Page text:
People v. Burkman (Opinion - Leave Granted)

Annotate this Case
Justia Opinion Summary

John M. Burkman and Jacob A. Wohl were charged with bribing or intimidating voters, conspiracy to bribe or intimidate voters, and two counts of using a computer to commit a crime. The charges stemmed from a robocall they designed and financed in 2020, which targeted voters in Michigan areas with significant Black populations. The robocall claimed that voting by mail would result in the voter’s personal information becoming part of a public database used by the police to track down old warrants, by credit card companies to collect debt, and potentially by the Centers for Disease Control and Prevention to track people for mandatory vaccines. The district court found probable cause to believe that the defendants had committed the charged offenses and bound them over for trial. The defendants moved to quash the bindovers, arguing that the robocall was not a “menace” or “other corrupt means or device” under the relevant statute and that the statute was unconstitutional. The circuit court denied the motions.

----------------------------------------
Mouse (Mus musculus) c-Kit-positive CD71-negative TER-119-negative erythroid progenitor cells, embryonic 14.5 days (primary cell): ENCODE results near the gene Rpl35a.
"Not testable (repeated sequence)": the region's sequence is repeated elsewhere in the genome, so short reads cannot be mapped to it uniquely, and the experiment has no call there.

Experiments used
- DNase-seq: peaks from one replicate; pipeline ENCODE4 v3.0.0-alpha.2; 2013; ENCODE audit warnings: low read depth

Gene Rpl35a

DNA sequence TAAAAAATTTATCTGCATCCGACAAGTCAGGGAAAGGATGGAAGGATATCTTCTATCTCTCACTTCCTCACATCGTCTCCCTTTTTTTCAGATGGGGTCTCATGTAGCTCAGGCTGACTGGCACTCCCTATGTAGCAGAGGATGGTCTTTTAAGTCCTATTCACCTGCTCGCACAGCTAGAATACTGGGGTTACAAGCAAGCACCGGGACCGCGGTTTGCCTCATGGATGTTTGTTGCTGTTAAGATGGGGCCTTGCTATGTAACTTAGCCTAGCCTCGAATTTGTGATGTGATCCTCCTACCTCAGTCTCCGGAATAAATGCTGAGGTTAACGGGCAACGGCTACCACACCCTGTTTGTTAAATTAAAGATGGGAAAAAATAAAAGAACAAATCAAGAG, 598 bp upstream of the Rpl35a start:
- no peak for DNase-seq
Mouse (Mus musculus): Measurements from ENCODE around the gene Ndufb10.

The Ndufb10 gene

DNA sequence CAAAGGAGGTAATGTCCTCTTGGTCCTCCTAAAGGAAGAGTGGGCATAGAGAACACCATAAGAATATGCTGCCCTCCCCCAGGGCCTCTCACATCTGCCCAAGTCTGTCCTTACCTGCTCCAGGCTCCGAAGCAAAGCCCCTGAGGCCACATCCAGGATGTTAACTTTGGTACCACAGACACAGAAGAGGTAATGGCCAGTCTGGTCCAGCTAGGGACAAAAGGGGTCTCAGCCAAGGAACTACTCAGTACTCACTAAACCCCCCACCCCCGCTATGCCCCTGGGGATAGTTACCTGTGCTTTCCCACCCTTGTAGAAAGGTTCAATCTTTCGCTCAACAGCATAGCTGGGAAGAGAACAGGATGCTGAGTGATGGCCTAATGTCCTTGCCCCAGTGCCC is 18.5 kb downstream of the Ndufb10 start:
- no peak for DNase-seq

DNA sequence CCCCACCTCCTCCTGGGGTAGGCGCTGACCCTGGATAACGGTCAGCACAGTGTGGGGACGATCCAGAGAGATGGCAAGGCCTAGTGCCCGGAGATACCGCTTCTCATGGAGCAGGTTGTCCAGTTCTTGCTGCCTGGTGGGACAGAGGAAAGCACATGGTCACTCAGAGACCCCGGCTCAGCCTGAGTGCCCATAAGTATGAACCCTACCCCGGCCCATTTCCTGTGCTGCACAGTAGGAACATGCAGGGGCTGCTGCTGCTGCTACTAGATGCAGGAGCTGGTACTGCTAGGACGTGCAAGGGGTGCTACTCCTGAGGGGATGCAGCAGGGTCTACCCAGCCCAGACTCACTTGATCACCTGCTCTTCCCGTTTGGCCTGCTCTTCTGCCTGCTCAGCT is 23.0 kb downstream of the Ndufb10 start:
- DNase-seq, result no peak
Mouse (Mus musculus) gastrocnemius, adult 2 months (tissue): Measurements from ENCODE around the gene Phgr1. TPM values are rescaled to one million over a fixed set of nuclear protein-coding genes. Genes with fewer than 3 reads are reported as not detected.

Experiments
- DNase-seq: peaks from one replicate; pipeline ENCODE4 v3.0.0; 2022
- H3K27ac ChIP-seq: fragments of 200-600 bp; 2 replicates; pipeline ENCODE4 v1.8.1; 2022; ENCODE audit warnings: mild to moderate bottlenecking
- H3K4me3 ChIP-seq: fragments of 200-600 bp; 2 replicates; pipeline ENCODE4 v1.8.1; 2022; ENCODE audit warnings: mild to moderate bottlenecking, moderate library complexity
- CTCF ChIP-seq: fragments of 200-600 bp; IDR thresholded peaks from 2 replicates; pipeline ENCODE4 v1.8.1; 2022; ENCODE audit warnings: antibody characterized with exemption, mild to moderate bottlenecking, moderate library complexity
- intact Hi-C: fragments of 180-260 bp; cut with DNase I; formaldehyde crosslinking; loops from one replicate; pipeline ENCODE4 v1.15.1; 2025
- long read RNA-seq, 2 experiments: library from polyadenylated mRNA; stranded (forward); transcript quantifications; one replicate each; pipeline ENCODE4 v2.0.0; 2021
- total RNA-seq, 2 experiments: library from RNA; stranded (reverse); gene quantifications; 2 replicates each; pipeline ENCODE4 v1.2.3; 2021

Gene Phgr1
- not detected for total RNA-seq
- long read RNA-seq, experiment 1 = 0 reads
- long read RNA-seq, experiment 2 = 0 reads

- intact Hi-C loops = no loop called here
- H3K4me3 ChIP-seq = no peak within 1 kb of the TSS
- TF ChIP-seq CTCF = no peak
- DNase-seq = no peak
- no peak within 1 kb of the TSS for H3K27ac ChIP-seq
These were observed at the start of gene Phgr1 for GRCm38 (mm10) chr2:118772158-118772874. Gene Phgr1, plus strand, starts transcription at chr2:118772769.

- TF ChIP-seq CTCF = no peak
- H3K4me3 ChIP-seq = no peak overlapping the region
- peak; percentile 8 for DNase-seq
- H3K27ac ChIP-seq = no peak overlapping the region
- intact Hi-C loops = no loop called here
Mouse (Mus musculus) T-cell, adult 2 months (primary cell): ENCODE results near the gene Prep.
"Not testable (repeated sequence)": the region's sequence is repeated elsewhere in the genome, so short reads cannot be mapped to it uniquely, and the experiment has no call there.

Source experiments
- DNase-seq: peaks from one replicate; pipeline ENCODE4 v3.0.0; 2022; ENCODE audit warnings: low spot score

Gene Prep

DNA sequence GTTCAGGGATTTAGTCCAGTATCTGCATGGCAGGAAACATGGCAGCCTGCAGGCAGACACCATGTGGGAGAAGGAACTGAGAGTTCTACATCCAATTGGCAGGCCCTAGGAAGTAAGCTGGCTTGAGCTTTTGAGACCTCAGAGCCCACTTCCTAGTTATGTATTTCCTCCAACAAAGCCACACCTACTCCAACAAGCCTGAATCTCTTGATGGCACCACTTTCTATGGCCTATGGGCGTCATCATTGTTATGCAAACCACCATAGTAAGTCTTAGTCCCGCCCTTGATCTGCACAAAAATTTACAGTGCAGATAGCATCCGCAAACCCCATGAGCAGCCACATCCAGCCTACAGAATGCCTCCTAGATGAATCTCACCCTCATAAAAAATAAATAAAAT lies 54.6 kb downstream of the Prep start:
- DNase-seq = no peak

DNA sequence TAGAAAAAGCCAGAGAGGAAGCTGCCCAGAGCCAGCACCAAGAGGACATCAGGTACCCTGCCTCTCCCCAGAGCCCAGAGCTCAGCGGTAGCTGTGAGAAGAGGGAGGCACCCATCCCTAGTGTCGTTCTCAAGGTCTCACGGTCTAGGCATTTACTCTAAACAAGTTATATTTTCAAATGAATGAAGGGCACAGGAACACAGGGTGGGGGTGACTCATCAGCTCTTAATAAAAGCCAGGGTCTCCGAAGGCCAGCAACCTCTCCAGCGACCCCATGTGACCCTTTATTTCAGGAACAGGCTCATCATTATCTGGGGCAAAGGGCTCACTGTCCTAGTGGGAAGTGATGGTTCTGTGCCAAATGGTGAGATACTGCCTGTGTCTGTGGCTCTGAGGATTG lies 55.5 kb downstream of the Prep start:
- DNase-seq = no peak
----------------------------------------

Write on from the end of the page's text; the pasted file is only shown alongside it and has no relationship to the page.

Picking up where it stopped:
The Michigan Supreme Court held that the Court of Appeals erred in determining that the defendants’ conduct fell within the term “menace” as used in the relevant statute. However, the Court of Appeals correctly concluded that the defendants’ conduct fell within the statutory catchall term “other corrupt means or device.” The Supreme Court also held that the defendants’ conduct was not excluded from constitutional free-speech protections under the true-threat exception, but erred by holding that the defendants’ conduct was excluded from constitutional free-speech protections under the speech-integral-to-criminal-conduct exception. The Supreme Court adopted a limiting construction of the statute’s catchall provision and remanded the case to the Court of Appeals for further proceedings.

Download PDF